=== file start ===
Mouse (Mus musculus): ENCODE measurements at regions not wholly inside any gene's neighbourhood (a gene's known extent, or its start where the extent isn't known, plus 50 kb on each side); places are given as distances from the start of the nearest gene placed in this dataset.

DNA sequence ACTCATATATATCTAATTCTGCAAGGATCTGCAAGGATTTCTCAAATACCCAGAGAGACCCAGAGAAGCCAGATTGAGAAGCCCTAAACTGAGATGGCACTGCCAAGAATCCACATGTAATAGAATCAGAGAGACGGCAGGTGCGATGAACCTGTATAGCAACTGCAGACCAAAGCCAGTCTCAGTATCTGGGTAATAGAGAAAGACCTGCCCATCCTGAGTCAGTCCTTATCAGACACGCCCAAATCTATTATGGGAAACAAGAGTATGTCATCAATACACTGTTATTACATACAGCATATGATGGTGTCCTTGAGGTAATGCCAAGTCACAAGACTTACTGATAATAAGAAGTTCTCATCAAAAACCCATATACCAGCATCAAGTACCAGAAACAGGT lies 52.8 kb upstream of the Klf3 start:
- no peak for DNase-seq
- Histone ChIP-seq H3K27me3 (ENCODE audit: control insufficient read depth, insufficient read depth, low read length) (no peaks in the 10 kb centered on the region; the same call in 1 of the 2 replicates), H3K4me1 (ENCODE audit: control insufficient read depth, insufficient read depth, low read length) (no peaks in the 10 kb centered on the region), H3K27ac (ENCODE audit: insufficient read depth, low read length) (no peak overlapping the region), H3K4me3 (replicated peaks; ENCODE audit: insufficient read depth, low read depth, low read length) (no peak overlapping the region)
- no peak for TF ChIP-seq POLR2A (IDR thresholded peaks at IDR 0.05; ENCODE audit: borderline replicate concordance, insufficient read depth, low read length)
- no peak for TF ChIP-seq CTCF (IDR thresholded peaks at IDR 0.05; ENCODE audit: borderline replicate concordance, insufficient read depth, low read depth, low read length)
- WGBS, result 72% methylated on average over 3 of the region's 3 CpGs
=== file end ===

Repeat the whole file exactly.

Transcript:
Mouse (Mus musculus): ENCODE measurements at regions not wholly inside any gene's neighbourhood (a gene's known extent, or its start where the extent isn't known, plus 50 kb on each side); places are given as distances from the start of the nearest gene placed in this dataset.

DNA sequence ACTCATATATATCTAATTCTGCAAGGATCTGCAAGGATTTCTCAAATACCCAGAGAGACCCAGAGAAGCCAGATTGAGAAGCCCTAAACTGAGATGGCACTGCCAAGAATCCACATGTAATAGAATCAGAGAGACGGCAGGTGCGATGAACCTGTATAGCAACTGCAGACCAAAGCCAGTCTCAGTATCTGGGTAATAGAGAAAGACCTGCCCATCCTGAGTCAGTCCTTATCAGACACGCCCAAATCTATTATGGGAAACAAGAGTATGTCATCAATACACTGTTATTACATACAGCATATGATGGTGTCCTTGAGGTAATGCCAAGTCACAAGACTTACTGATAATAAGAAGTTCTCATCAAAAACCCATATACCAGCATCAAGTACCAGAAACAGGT lies 52.8 kb upstream of the Klf3 start:
- no peak for DNase-seq
- Histone ChIP-seq H3K27me3 (ENCODE audit: control insufficient read depth, insufficient read depth, low read length) (no peaks in the 10 kb centered on the region; the same call in 1 of the 2 replicates), H3K4me1 (ENCODE audit: control insufficient read depth, insufficient read depth, low read length) (no peaks in the 10 kb centered on the region), H3K27ac (ENCODE audit: insufficient read depth, low read length) (no peak overlapping the region), H3K4me3 (replicated peaks; ENCODE audit: insufficient read depth, low read depth, low read length) (no peak overlapping the region)
- no peak for TF ChIP-seq POLR2A (IDR thresholded peaks at IDR 0.05; ENCODE audit: borderline replicate concordance, insufficient read depth, low read length)
- no peak for TF ChIP-seq CTCF (IDR thresholded peaks at IDR 0.05; ENCODE audit: borderline replicate concordance, insufficient read depth, low read depth, low read length)
- WGBS, result 72% methylated on average over 3 of the region's 3 CpGs